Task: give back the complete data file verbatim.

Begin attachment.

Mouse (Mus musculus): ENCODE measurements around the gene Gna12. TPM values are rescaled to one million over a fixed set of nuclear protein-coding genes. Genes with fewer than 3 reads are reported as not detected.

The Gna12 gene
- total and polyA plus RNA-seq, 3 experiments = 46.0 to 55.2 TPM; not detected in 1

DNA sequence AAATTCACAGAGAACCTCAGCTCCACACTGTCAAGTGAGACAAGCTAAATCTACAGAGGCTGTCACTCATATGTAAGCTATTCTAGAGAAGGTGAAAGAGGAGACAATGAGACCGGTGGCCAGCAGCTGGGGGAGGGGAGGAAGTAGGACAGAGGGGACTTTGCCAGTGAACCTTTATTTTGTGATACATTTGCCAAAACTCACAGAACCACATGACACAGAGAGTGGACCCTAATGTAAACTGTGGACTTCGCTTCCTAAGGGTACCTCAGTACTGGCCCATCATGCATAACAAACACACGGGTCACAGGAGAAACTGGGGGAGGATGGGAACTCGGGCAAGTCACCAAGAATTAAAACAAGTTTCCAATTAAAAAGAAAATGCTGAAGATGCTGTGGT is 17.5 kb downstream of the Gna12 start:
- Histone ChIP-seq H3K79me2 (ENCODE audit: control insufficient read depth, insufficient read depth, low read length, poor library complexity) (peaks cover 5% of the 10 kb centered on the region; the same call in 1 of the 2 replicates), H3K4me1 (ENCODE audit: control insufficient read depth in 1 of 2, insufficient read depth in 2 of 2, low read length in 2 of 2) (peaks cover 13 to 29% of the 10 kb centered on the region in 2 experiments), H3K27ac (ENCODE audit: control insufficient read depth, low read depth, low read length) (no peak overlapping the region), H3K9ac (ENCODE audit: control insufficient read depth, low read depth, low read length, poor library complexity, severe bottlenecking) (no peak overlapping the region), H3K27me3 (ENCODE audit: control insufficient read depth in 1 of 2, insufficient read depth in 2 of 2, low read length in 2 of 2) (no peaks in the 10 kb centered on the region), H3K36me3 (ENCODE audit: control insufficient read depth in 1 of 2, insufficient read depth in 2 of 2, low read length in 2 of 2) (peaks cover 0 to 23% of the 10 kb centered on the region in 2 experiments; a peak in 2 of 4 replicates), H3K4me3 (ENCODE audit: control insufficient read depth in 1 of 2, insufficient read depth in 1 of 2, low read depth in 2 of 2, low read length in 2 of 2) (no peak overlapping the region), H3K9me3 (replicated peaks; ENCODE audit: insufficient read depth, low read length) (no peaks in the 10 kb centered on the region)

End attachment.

Mouse (Mus musculus): ENCODE measurements around the gene Gna12. TPM values are rescaled to one million over a fixed set of nuclear protein-coding genes. Genes with fewer than 3 reads are reported as not detected.

The Gna12 gene
- total and polyA plus RNA-seq, 3 experiments = 46.0 to 55.2 TPM; not detected in 1

DNA sequence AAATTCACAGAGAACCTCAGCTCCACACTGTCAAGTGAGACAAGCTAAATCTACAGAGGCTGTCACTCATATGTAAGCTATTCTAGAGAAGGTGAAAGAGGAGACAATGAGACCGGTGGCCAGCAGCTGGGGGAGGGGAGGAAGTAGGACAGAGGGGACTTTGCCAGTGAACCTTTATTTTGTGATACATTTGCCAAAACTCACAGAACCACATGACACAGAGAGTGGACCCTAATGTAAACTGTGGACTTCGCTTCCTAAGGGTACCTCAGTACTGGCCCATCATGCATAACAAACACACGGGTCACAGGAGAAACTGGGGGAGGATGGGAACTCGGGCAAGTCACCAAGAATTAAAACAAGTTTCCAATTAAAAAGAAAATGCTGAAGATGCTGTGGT is 17.5 kb downstream of the Gna12 start:
- Histone ChIP-seq H3K79me2 (ENCODE audit: control insufficient read depth, insufficient read depth, low read length, poor library complexity) (peaks cover 5% of the 10 kb centered on the region; the same call in 1 of the 2 replicates), H3K4me1 (ENCODE audit: control insufficient read depth in 1 of 2, insufficient read depth in 2 of 2, low read length in 2 of 2) (peaks cover 13 to 29% of the 10 kb centered on the region in 2 experiments), H3K27ac (ENCODE audit: control insufficient read depth, low read depth, low read length) (no peak overlapping the region), H3K9ac (ENCODE audit: control insufficient read depth, low read depth, low read length, poor library complexity, severe bottlenecking) (no peak overlapping the region), H3K27me3 (ENCODE audit: control insufficient read depth in 1 of 2, insufficient read depth in 2 of 2, low read length in 2 of 2) (no peaks in the 10 kb centered on the region), H3K36me3 (ENCODE audit: control insufficient read depth in 1 of 2, insufficient read depth in 2 of 2, low read length in 2 of 2) (peaks cover 0 to 23% of the 10 kb centered on the region in 2 experiments; a peak in 2 of 4 replicates), H3K4me3 (ENCODE audit: control insufficient read depth in 1 of 2, insufficient read depth in 1 of 2, low read depth in 2 of 2, low read length in 2 of 2) (no peak overlapping the region), H3K9me3 (replicated peaks; ENCODE audit: insufficient read depth, low read length) (no peaks in the 10 kb centered on the region)